The Data and Method of Analysis
All our data are from interviews with Korean married women in the child bearing years (1550) and interviewed in 1964. In sampling design, multiple stratified random sampling with 1/1,000 sampling fraction was applied, and 4,867 households (equivalent to 1% of inhabitants in Korea in 1964) were sampled. From among those sampled households, 4,008 wives and 3,966 husbands were interviewed. Only 3,805 households were considered to be eligible for the purpose of our study as we limited the study to the households in which one or more married women under 50 years of age are currently living with their husbands.
Thus, in this survey 4,008 wives and 3,966 husbands were interviewed from April 15 to 23, 1964, by 180 enumerators of Economic Planning Board to whom a two-day training was given by the Yonsei University. The questionnaires designed by the Department includes 19 questions relevant to knowledge, attitude and practice in family planning, fertility and socio-cultural background of the respondents as shown in the attached.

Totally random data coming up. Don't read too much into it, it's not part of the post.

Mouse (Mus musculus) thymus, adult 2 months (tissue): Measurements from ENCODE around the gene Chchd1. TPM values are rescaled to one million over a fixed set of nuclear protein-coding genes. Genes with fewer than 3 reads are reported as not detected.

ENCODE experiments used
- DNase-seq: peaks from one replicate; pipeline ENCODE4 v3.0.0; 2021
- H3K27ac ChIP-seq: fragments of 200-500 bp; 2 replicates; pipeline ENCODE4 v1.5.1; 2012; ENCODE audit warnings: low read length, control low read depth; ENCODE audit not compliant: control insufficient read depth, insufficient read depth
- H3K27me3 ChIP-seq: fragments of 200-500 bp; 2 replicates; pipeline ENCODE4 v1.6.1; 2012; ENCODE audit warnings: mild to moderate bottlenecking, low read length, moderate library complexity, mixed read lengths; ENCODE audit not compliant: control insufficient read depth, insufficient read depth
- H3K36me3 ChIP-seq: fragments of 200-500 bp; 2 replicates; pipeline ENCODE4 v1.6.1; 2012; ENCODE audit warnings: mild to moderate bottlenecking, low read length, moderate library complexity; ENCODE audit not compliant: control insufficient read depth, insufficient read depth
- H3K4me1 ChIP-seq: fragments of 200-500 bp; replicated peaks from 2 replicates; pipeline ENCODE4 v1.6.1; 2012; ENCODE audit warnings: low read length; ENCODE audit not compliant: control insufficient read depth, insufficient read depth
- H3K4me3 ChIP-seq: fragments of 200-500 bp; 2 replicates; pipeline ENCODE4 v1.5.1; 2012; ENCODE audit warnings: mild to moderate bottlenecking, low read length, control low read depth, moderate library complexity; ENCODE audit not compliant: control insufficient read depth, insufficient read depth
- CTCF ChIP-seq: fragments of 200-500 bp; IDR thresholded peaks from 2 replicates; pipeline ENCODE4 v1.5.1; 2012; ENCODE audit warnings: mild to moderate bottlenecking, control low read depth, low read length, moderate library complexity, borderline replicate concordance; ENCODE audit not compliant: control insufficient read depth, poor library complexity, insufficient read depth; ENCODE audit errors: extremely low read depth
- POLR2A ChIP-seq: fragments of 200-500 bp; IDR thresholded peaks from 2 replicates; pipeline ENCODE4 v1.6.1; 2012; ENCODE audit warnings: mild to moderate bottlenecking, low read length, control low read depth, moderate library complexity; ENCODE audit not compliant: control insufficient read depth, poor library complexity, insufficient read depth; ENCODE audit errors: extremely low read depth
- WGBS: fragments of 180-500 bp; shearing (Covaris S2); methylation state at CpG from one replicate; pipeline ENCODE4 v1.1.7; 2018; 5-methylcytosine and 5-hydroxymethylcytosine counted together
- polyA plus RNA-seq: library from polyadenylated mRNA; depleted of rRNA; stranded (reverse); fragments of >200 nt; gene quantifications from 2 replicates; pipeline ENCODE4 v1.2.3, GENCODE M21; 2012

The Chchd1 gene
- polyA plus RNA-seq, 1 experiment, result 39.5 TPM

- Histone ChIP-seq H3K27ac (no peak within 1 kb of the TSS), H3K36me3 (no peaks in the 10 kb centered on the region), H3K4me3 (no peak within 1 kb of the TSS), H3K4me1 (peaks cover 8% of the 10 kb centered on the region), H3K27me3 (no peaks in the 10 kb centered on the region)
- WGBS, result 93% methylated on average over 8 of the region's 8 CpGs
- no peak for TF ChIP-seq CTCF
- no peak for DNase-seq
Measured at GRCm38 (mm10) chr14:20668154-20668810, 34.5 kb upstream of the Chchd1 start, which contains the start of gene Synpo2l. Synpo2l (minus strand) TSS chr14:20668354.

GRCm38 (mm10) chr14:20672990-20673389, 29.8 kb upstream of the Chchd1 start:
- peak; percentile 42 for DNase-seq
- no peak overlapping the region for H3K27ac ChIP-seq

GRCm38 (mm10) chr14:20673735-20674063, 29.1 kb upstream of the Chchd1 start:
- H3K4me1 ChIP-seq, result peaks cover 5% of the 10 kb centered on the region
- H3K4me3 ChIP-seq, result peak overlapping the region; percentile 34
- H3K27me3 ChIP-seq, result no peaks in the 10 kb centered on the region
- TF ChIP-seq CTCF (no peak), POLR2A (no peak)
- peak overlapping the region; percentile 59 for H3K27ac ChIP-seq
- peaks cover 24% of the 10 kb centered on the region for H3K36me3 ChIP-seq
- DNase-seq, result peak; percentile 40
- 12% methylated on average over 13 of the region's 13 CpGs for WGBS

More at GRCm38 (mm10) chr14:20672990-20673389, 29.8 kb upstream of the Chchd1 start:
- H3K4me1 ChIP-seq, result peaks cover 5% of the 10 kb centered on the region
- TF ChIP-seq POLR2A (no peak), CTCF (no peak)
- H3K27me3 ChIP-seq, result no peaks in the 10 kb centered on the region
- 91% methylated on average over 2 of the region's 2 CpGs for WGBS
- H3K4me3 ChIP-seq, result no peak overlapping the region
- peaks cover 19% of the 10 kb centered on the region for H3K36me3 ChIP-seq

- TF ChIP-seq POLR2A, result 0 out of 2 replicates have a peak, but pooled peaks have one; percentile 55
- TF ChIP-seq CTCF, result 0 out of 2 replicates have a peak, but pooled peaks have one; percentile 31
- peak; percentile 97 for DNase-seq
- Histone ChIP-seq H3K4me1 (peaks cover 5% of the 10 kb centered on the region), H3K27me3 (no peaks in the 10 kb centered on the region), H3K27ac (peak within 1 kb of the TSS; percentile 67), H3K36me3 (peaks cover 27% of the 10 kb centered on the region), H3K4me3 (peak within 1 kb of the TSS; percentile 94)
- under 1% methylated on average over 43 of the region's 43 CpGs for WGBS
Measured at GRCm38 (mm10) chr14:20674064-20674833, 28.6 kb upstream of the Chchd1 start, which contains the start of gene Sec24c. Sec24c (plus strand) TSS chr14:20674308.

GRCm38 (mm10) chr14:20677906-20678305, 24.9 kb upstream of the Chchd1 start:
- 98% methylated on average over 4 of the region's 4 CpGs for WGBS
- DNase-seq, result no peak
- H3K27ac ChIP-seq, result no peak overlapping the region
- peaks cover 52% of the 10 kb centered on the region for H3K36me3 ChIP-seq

In analysis, we deal with two groups of variablesone related to family planning, and the other to the socio-cultural background of the respondents. Family planning variables (as dependent variables) include; knowledge of contraceptive methods, attitude toward family planning and number of children, and practice of contraception,
Socio-cultural variables (as independent variables)are limited to age, education and occupation, residence, and number of living children.
In the tabulation, both dependent and independent variables were first tabulated, then, we, cross tabulated both variables in order to see how the dependent variables are affected by each class of the. independent variables.
Findings
A. Knowledge of family planning;
1. 71% of wives and 97% of husbands had heard of the word "family planning" and the rate were higher among young couples aged under 39 than that aged over 40.
2. 51% of wives and 62y, of husbands knew of contraceptive methods such as condom, sterilization, foam tablet, rhythm method and coitus interruptus. This contraceptive knowledge was known to 67% of city and 46% of women in the rural county.